Helena Schanzer only started asking questions about her family’s Holocaust experience wandering through the world in order to find a new home as her mother lay dying in Chile. What she learned at that time is basically all she knows.
“Many parents didn’t talk about what happened and many children didn’t ask,” Schanzer said. “I feel embarrassed and guilty for not having shown more interest at the time.”
She and her husband did things differently, sharing their family history with their children and grandchildren. Now in her 70s, Schanzer is sharing her story more widely. She recently told Temple Beth Tikvah religious school students in eighth, ninth and 10th grade about her family’s journey during and after World War II. This was part of a program called 2 Way L’Dor V’Dor, which means from generation to generation in Hebrew. The project aims to increase opportunities for social interaction and intergenerational understanding by inviting congregants of all ages to interact. It was made possible thanks to the Grants for the Jewish Elderly program of the Jewish Foundation of Greater New Haven.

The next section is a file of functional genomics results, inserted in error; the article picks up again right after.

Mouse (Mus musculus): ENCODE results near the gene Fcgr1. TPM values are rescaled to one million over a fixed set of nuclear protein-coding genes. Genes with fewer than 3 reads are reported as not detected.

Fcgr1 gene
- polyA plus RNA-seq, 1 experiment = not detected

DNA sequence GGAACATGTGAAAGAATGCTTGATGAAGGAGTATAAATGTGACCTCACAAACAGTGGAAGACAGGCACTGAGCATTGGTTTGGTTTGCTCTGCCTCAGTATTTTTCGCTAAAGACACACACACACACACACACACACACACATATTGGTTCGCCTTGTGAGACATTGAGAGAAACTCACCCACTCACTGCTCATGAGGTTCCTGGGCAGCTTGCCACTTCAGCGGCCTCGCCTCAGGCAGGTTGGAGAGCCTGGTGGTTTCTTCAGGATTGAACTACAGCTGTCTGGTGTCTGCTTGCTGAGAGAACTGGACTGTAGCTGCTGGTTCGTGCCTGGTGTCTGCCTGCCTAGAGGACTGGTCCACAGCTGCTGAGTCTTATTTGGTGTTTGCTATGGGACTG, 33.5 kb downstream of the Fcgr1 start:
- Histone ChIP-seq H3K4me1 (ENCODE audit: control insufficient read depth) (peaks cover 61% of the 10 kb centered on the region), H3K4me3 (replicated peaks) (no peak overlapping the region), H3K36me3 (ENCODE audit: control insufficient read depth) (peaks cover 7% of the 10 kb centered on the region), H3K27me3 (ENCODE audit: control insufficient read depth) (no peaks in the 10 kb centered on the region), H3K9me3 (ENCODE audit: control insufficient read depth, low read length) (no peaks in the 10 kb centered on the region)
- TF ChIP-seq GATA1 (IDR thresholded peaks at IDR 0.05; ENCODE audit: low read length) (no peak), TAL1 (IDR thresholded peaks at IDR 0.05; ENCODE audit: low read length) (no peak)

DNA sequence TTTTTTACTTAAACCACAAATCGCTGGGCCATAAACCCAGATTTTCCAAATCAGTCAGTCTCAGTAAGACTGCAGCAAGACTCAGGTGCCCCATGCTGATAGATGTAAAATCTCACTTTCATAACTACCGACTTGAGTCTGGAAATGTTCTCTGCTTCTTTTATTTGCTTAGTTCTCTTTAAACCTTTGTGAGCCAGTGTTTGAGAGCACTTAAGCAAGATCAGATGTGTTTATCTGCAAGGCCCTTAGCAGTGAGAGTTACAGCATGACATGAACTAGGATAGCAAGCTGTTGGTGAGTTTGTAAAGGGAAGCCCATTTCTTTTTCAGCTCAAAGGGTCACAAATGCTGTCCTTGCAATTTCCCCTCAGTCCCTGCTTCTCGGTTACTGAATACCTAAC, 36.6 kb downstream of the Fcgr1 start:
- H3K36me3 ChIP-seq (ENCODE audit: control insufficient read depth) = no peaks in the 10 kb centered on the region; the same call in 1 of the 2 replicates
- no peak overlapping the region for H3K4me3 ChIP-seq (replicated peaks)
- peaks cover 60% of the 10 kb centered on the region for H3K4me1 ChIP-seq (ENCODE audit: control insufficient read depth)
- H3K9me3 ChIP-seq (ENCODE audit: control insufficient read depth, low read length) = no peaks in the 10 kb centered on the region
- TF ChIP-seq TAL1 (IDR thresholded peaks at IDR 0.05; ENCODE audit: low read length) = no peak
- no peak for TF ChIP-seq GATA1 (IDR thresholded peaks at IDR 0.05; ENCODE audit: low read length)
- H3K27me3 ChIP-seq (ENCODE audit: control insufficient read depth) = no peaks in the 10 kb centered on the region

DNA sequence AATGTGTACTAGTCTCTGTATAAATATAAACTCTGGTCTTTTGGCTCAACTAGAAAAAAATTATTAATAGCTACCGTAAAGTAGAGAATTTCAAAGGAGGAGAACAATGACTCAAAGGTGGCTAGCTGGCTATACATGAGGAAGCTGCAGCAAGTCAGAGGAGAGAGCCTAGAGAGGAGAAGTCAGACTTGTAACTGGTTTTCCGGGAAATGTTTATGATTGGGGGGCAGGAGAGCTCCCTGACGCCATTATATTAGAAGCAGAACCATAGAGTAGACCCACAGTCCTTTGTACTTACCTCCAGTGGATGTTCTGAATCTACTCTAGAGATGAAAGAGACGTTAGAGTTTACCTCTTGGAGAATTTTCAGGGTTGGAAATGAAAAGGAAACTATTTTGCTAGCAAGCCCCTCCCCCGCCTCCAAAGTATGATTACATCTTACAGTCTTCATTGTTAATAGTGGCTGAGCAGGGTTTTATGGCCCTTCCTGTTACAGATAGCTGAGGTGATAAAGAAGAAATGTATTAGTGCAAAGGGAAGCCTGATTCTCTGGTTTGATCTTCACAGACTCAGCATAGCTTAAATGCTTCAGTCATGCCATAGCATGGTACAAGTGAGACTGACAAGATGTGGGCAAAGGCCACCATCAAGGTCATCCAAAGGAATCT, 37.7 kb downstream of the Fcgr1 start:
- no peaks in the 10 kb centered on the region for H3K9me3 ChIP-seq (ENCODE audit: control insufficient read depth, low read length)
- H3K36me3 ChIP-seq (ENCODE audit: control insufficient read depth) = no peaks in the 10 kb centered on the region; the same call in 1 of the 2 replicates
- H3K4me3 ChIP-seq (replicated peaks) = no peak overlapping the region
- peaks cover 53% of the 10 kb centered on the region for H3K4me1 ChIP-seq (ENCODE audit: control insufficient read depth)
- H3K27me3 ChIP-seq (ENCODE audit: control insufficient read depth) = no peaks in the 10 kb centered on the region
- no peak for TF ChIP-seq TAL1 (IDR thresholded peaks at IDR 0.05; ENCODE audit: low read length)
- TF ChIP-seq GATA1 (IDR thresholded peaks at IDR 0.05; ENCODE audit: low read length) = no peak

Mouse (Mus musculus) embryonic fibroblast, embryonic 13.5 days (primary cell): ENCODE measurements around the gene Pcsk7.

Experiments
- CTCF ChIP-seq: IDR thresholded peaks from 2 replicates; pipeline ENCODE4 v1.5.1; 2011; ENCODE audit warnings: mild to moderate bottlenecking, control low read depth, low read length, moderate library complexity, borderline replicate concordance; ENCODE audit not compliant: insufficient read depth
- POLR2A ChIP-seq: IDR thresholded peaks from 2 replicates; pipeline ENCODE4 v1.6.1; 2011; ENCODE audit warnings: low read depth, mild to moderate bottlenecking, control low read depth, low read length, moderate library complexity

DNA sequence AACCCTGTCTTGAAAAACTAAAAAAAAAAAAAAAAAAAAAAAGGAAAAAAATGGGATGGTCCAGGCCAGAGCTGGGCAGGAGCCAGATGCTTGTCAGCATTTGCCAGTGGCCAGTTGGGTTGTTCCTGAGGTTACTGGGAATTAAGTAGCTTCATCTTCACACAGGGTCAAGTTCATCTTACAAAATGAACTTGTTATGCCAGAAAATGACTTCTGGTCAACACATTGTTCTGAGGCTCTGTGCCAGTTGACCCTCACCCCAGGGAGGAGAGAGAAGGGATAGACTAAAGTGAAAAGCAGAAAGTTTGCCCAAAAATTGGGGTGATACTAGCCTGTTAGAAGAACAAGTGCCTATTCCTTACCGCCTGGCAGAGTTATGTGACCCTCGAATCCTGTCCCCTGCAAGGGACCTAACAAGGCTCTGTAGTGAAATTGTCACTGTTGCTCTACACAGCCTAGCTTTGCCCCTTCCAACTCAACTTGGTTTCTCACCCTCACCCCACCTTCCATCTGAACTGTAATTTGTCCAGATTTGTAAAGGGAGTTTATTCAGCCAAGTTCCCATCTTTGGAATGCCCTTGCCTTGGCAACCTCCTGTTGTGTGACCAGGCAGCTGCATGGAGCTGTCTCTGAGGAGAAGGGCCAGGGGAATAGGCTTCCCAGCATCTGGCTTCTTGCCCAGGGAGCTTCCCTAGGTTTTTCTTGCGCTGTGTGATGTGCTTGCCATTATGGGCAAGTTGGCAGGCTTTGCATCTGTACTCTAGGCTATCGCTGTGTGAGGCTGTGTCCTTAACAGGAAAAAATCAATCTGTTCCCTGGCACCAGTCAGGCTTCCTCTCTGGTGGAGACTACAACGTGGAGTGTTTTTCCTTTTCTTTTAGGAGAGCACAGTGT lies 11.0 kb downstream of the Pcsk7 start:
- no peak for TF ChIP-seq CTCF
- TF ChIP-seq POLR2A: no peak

Schanzer’s family lived in eight countries and traveled by boat to four continents, learning multiple new languages, getting acclimated to each new place and starting over with each move. The moves brought uncertainty and worry about which country would accept Jews, how the family would be received and how long they could stay.
“It is the story of our people, the Jewish people that have had to move from place to place, from country to country, from continent to continent, in order to survive," said Schanzer. "And after all we have experienced and suffered, we have survived and thrived.”
She encouraged children in her audience to ask their parents and grandparents about their own history. Connections were made by Rabbi Stacy Offner and others about the role of religion and faith, hope, resiliency, current day issues of accountability for war crimes, empathy, and immigration.
“Everyone has a story, and our Jewish community has a shared story,” said Rabbi Offner. Six million people means six million stories. We are each made stronger when we share our stories with each other.”
Helena shared her story again with the larger Temple Beth Tikvah community ahead of Holocaust Remembrance Day alongside others who shared their own Jewish journey.
“Bringing the generations together offers incredible opportunities for students to hear first person perspectives from people who lived history,” said Donna Fedus, gerontologist educator and 2 Way L’Dor V’Dor Project Director.